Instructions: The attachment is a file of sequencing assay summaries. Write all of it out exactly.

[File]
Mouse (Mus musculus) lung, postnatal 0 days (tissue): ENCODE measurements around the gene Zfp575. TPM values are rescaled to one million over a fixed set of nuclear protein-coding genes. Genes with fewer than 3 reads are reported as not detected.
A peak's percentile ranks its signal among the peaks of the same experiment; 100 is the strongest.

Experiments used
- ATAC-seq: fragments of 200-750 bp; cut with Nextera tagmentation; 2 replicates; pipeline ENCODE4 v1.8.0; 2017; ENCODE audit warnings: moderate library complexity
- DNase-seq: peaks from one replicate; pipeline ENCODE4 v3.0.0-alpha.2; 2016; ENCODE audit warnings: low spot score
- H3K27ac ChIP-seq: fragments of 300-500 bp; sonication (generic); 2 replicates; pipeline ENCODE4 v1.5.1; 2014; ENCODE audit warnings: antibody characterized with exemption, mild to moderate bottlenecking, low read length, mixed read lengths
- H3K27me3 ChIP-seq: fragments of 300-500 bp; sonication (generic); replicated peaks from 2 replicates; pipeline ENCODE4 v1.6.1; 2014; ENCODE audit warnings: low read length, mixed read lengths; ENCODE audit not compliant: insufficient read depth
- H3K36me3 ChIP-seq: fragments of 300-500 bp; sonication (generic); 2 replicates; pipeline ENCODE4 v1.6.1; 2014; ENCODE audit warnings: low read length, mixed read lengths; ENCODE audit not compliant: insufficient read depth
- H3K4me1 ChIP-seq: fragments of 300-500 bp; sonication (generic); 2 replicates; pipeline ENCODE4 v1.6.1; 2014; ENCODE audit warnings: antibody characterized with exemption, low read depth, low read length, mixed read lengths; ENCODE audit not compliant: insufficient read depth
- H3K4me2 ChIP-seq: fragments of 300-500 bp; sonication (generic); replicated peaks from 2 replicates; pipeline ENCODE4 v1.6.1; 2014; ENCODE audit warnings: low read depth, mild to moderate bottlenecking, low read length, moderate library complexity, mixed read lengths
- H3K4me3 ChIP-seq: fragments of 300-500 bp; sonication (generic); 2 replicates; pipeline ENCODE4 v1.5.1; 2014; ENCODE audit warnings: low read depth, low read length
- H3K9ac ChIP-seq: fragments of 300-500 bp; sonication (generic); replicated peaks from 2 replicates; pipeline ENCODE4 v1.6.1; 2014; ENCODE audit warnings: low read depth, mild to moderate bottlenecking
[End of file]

Mouse (Mus musculus) lung, postnatal 0 days (tissue): ENCODE measurements around the gene Zfp575. TPM values are rescaled to one million over a fixed set of nuclear protein-coding genes. Genes with fewer than 3 reads are reported as not detected.
A peak's percentile ranks its signal among the peaks of the same experiment; 100 is the strongest.

Experiments used
- ATAC-seq: fragments of 200-750 bp; cut with Nextera tagmentation; 2 replicates; pipeline ENCODE4 v1.8.0; 2017; ENCODE audit warnings: moderate library complexity
- DNase-seq: peaks from one replicate; pipeline ENCODE4 v3.0.0-alpha.2; 2016; ENCODE audit warnings: low spot score
- H3K27ac ChIP-seq: fragments of 300-500 bp; sonication (generic); 2 replicates; pipeline ENCODE4 v1.5.1; 2014; ENCODE audit warnings: antibody characterized with exemption, mild to moderate bottlenecking, low read length, mixed read lengths
- H3K27me3 ChIP-seq: fragments of 300-500 bp; sonication (generic); replicated peaks from 2 replicates; pipeline ENCODE4 v1.6.1; 2014; ENCODE audit warnings: low read length, mixed read lengths; ENCODE audit not compliant: insufficient read depth
- H3K36me3 ChIP-seq: fragments of 300-500 bp; sonication (generic); 2 replicates; pipeline ENCODE4 v1.6.1; 2014; ENCODE audit warnings: low read length, mixed read lengths; ENCODE audit not compliant: insufficient read depth
- H3K4me1 ChIP-seq: fragments of 300-500 bp; sonication (generic); 2 replicates; pipeline ENCODE4 v1.6.1; 2014; ENCODE audit warnings: antibody characterized with exemption, low read depth, low read length, mixed read lengths; ENCODE audit not compliant: insufficient read depth
- H3K4me2 ChIP-seq: fragments of 300-500 bp; sonication (generic); replicated peaks from 2 replicates; pipeline ENCODE4 v1.6.1; 2014; ENCODE audit warnings: low read depth, mild to moderate bottlenecking, low read length, moderate library complexity, mixed read lengths
- H3K4me3 ChIP-seq: fragments of 300-500 bp; sonication (generic); 2 replicates; pipeline ENCODE4 v1.5.1; 2014; ENCODE audit warnings: low read depth, low read length
- H3K9ac ChIP-seq: fragments of 300-500 bp; sonication (generic); replicated peaks from 2 replicates; pipeline ENCODE4 v1.6.1; 2014; ENCODE audit warnings: low read depth, mild to moderate bottlenecking